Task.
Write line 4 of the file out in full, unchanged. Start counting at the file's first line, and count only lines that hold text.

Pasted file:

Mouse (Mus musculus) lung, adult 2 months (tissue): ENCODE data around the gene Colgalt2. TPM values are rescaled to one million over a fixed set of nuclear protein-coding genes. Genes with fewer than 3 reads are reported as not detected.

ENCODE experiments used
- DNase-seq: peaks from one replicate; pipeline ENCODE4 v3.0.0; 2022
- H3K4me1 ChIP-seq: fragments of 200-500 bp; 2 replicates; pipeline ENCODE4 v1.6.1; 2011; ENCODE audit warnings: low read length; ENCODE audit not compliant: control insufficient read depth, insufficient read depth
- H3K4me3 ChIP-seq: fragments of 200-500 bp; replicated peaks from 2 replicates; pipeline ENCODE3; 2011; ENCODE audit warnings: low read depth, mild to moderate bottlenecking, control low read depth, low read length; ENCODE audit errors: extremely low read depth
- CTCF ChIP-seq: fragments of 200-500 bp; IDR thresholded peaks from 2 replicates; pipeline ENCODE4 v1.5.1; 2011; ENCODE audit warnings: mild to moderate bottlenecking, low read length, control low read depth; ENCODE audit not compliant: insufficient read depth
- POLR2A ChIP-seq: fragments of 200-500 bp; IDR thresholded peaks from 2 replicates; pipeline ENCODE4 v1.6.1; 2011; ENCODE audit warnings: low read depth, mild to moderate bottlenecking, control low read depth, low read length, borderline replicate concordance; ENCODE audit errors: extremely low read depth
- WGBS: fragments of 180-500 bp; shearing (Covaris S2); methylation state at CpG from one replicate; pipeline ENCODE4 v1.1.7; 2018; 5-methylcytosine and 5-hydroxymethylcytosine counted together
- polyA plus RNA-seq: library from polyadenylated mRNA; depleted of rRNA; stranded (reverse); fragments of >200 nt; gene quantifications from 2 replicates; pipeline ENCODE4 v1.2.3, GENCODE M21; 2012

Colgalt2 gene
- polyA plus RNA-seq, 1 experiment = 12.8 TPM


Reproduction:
- H3K4me1 ChIP-seq: fragments of 200-500 bp; 2 replicates; pipeline ENCODE4 v1.6.1; 2011; ENCODE audit warnings: low read length; ENCODE audit not compliant: control insufficient read depth, insufficient read depth